Nepal’s top court on Friday barred combative deputy prime minister Rabi Lamichhane from office for failing to regain citizenship in the Himalayan republic after giving up his US passport.

After his newly formed party joined the coalition government last month, Rabi Lamichhane, 48, was elevated to the position of deputy prime minister and was given control over the home ministry.

Lamichhane, a former popular television host, relinquished his US citizenship in 2018, but the court said on Friday that he had not followed due process.

“The constitutional bench of the Supreme Court has ruled that his candidacy and election to the post of a member of the House of Representatives are void,” Supreme Court spokesman Bimal Poudel told the Agence France-Presse news agency.

The court ruled that after abandoning his American citizenship, Lamichhane did not reapply for Nepali nationality. Therefore, it said, he improperly contested the election because of his invalid citizenship. Nepal does not allow dual citizenship.

Lamichhane walked out of the Ministry of Home Affairs and told reporters that he was now without any citizenship and was unable to make any comments.

There was no immediate comment from the government or the prime minister’s office.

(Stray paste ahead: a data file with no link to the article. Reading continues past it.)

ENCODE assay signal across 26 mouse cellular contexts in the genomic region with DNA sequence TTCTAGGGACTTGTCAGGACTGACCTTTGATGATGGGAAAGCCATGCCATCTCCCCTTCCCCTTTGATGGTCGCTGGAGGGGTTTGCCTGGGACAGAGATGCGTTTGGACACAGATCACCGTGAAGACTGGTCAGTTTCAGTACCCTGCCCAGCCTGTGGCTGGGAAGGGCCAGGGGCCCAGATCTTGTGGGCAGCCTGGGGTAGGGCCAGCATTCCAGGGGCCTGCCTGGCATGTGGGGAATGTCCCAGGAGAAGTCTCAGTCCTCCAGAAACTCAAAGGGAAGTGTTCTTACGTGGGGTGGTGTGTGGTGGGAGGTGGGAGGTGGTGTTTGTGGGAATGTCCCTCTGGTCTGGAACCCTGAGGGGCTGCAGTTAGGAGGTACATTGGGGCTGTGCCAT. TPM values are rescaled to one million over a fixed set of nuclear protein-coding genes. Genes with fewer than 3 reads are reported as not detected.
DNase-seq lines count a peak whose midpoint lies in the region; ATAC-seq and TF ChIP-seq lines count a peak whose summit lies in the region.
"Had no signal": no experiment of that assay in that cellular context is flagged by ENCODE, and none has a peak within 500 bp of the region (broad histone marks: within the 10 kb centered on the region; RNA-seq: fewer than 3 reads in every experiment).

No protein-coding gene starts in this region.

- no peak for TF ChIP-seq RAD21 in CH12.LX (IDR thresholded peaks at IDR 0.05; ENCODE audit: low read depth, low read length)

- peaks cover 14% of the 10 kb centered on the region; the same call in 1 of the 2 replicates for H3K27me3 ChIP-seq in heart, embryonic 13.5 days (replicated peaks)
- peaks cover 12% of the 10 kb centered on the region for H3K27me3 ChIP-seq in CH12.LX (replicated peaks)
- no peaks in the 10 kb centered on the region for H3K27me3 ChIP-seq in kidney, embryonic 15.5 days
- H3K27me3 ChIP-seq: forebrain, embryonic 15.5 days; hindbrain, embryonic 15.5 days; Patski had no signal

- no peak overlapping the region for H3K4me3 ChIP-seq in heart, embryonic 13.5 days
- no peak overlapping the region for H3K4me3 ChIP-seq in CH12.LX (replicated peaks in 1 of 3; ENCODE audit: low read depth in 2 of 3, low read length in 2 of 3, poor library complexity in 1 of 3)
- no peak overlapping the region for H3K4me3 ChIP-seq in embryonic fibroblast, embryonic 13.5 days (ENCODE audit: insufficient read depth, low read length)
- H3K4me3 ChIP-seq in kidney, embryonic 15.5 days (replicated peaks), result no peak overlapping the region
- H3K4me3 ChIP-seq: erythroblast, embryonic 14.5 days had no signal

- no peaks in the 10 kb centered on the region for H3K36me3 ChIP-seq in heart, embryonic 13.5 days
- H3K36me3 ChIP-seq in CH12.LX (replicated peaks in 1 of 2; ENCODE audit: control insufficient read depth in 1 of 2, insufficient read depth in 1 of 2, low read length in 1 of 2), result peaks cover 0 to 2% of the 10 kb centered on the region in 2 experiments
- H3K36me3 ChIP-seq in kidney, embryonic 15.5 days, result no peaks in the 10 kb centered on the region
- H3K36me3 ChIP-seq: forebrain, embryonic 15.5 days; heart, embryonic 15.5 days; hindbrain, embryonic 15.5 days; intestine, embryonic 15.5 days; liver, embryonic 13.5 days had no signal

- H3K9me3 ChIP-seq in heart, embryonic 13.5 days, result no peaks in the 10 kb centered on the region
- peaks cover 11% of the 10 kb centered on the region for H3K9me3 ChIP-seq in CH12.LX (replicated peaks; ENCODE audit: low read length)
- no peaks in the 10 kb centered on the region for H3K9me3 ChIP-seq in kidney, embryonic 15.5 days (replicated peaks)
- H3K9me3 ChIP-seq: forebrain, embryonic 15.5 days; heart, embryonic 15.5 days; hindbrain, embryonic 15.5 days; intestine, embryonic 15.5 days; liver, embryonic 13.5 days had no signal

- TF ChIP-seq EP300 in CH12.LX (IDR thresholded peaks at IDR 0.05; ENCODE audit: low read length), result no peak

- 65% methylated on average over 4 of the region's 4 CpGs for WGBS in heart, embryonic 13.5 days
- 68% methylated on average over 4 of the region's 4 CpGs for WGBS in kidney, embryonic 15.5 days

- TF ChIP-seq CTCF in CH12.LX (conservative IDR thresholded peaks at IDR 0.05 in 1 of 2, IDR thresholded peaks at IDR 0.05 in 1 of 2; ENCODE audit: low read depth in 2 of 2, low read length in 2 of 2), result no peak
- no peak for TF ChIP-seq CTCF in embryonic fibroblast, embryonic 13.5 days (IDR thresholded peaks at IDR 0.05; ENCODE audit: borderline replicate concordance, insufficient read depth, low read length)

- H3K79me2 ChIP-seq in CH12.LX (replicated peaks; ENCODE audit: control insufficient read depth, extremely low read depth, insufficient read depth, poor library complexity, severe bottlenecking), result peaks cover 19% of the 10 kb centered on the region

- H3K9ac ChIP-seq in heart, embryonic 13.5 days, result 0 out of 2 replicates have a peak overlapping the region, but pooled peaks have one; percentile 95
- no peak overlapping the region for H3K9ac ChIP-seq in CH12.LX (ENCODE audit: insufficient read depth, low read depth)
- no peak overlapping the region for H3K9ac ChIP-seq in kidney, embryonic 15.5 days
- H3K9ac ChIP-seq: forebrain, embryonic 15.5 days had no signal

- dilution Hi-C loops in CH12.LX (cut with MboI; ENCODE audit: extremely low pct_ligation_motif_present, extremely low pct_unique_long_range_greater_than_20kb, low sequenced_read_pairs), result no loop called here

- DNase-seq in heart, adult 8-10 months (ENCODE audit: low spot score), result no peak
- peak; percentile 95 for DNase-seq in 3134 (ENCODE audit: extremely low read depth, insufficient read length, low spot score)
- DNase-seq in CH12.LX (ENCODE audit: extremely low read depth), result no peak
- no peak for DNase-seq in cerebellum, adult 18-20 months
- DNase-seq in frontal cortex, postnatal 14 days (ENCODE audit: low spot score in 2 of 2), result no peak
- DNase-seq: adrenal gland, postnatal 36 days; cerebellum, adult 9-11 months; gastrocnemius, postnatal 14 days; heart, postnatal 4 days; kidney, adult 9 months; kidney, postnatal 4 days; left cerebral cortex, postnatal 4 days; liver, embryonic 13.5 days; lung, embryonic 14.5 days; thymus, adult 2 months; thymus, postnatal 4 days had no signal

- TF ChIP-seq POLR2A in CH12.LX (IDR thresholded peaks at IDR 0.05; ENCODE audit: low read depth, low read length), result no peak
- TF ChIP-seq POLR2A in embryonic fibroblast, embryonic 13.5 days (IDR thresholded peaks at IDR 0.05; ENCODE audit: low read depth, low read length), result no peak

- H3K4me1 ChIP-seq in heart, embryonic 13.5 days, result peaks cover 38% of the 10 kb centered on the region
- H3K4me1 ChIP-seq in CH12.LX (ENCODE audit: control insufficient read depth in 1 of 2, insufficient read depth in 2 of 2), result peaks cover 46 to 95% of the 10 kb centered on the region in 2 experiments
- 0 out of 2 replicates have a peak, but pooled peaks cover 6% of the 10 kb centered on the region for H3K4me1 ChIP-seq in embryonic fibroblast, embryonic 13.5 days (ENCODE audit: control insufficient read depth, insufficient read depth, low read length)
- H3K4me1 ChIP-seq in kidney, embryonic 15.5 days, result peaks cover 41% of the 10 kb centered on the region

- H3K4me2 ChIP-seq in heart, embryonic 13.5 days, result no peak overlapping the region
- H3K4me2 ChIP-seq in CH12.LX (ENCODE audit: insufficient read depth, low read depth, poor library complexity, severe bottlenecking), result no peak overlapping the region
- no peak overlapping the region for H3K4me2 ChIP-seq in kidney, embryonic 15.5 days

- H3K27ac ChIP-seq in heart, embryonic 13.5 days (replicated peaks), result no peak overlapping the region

Lamichhane, who made a name for himself as an anti-corruption crusader, formed the National Independent Party with people who had no connections to political groups. The party won 20 seats in the November 20 elections for the House of Representatives, the lower house of parliament.

The departure of the minister was unlikely to affect the future of the ruling alliance, political analyst Krishna Khanal said.

Lamichhane’s lawyer Sunil Pokhrel told the Reuters news agency that Lamichhane will now seek to get a regular citizenship card and contest a by-election in the same constituency in southern Nepal.

He was elected as a result of widespread dissatisfaction with Nepal’s ageing, inept political elite at a time when the nation’s fragile remittance and tourism-based economy was in peril. 

The editor of the Nagarik newspaper, Guna Raj Luitel, told AFP that “this issue is a setback to that wave of change.” 

“The people had high hopes for the new faces, but this will undermine their faith in them.”

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